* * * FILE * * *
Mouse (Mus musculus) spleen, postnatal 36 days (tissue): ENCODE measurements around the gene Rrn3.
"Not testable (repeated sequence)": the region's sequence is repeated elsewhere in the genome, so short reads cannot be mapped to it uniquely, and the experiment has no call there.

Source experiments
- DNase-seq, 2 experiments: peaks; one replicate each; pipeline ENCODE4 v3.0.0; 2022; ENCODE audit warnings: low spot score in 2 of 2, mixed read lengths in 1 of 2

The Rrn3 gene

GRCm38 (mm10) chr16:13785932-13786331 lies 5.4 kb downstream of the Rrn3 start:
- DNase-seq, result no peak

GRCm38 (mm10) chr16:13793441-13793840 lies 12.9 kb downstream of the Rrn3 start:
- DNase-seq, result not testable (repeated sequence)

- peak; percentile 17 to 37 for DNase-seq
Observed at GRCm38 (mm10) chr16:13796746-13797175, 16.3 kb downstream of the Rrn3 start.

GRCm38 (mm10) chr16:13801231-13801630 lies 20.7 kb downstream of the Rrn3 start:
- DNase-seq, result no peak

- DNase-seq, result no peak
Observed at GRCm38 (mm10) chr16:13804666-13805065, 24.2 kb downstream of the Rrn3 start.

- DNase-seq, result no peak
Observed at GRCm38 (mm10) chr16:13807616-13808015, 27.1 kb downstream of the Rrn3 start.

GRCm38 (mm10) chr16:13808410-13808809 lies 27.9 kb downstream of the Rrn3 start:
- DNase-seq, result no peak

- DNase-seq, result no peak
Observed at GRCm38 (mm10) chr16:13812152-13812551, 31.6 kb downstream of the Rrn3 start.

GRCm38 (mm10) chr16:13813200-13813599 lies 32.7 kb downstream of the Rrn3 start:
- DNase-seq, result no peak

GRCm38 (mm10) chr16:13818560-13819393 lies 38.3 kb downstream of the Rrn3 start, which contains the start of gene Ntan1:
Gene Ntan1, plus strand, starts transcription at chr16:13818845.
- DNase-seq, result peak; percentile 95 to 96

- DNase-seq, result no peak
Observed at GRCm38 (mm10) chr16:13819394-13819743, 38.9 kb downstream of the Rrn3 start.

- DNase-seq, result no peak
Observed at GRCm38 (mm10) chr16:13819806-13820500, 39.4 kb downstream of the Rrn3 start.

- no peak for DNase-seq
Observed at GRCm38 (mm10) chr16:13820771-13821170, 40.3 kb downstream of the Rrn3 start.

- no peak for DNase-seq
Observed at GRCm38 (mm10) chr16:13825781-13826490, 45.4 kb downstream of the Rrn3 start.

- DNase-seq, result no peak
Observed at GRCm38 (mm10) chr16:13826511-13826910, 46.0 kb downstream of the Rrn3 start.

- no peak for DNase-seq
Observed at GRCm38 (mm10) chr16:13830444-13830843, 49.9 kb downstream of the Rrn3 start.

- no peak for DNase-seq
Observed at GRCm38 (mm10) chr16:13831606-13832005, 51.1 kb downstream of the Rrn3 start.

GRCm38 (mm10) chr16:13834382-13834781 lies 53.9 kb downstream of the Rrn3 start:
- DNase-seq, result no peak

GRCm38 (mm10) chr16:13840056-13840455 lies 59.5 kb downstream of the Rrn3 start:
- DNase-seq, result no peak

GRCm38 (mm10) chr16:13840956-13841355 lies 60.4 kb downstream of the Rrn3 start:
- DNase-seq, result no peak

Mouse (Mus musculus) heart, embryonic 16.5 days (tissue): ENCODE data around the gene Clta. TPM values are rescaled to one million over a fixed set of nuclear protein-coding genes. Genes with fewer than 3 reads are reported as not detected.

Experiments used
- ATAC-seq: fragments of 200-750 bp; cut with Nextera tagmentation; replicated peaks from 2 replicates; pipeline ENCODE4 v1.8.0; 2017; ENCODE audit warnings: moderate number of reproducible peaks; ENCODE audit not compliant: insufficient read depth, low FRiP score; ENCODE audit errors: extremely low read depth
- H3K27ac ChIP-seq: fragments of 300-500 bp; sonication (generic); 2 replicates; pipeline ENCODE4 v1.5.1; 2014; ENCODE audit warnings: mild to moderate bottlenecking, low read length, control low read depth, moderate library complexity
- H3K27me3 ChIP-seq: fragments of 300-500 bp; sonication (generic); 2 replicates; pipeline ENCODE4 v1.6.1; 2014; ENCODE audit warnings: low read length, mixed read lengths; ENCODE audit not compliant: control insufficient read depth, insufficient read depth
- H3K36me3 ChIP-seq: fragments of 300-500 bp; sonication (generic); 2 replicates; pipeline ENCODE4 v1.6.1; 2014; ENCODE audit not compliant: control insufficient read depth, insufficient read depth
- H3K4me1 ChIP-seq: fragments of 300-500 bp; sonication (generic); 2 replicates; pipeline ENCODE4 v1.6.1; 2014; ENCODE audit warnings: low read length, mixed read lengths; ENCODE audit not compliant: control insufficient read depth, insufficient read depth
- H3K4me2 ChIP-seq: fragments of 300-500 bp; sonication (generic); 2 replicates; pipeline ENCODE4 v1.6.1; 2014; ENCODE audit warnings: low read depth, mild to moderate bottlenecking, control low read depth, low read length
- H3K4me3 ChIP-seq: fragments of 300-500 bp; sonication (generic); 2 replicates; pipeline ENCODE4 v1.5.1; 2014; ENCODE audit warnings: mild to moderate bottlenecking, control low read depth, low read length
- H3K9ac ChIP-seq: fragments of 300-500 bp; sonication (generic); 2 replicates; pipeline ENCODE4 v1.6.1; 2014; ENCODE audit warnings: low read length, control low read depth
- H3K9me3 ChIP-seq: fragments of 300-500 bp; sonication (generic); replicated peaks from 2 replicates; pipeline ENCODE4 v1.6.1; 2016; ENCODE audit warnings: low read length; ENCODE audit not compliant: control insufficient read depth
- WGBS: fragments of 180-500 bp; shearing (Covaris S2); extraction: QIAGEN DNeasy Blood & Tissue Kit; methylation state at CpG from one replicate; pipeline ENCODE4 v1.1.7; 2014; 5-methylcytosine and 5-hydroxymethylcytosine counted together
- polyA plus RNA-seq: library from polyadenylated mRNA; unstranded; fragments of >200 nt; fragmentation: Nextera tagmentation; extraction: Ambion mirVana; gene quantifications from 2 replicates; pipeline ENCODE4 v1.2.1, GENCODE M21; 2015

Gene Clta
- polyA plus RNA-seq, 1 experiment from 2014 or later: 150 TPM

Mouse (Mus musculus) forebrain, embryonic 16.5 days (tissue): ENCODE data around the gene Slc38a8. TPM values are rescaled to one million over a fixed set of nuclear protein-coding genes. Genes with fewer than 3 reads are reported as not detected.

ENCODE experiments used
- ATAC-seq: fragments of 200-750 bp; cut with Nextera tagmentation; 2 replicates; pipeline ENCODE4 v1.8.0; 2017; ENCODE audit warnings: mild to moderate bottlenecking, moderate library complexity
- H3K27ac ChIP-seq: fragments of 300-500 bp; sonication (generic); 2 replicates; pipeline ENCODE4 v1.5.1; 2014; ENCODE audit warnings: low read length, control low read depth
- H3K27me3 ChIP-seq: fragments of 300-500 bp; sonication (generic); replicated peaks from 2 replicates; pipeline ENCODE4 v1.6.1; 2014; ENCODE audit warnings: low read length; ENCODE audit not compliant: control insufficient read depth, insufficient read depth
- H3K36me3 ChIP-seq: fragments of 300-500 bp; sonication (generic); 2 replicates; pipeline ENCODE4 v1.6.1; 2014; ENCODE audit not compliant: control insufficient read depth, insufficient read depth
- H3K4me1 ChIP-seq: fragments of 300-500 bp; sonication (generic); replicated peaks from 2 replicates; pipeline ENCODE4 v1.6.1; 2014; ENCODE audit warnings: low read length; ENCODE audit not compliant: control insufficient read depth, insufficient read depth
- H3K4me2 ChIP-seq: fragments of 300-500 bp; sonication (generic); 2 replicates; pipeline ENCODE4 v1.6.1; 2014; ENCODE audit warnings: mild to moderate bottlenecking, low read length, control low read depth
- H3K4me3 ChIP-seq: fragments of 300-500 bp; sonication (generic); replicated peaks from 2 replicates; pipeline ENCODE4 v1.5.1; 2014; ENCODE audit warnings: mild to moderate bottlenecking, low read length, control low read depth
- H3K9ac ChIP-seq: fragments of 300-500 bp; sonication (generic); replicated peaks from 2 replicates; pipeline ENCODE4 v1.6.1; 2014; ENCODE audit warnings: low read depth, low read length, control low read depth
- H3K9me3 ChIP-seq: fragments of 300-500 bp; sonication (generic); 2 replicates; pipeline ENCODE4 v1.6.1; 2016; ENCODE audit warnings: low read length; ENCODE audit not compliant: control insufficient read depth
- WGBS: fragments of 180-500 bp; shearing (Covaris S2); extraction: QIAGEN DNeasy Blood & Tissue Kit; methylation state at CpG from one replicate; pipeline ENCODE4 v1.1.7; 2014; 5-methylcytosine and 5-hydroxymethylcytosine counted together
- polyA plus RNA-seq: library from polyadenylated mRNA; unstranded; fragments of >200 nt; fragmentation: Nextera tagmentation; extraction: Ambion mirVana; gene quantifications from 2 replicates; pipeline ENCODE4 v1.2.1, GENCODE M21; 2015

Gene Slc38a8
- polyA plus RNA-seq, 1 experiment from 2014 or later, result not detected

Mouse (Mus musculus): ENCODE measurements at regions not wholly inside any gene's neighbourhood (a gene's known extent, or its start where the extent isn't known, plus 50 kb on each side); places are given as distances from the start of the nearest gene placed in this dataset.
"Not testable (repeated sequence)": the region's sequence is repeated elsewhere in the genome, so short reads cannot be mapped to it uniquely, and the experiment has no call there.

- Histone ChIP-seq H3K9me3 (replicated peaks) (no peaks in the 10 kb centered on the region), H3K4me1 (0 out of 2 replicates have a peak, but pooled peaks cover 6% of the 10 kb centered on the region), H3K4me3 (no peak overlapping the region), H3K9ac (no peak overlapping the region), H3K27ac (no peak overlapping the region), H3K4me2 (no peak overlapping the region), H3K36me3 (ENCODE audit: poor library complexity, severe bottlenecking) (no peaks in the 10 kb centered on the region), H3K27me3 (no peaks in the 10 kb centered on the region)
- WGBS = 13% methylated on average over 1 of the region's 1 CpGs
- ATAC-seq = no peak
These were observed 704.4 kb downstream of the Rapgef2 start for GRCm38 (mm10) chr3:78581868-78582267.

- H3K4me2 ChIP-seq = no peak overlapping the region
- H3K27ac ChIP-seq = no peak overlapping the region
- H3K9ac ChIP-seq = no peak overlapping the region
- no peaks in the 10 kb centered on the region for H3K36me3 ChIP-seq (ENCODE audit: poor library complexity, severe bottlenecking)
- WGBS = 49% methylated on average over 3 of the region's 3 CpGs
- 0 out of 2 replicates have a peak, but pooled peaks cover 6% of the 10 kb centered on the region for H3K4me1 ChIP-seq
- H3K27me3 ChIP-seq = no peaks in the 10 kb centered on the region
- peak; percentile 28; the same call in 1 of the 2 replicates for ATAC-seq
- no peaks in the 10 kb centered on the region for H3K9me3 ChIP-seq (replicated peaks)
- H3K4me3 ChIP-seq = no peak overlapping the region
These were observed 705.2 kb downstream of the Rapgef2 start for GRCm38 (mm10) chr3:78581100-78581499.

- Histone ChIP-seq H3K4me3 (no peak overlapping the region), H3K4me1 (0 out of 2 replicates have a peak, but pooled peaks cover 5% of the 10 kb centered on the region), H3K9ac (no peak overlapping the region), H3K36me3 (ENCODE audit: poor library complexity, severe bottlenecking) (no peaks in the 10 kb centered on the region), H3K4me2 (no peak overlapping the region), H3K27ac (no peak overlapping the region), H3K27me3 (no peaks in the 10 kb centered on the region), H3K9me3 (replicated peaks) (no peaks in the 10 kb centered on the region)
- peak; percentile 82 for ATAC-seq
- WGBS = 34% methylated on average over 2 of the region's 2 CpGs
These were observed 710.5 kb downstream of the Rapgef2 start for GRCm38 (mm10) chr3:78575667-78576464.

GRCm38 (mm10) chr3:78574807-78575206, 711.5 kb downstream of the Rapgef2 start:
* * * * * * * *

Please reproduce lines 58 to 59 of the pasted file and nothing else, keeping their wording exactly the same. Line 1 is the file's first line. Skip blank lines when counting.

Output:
- WGBS: fragments of 180-500 bp; shearing (Covaris S2); extraction: QIAGEN DNeasy Blood & Tissue Kit; methylation state at CpG from one replicate; pipeline ENCODE4 v1.1.7; 2014; 5-methylcytosine and 5-hydroxymethylcytosine counted together
- polyA plus RNA-seq: library from polyadenylated mRNA; unstranded; fragments of >200 nt; fragmentation: Nextera tagmentation; extraction: Ambion mirVana; gene quantifications from 2 replicates; pipeline ENCODE4 v1.2.1, GENCODE M21; 2015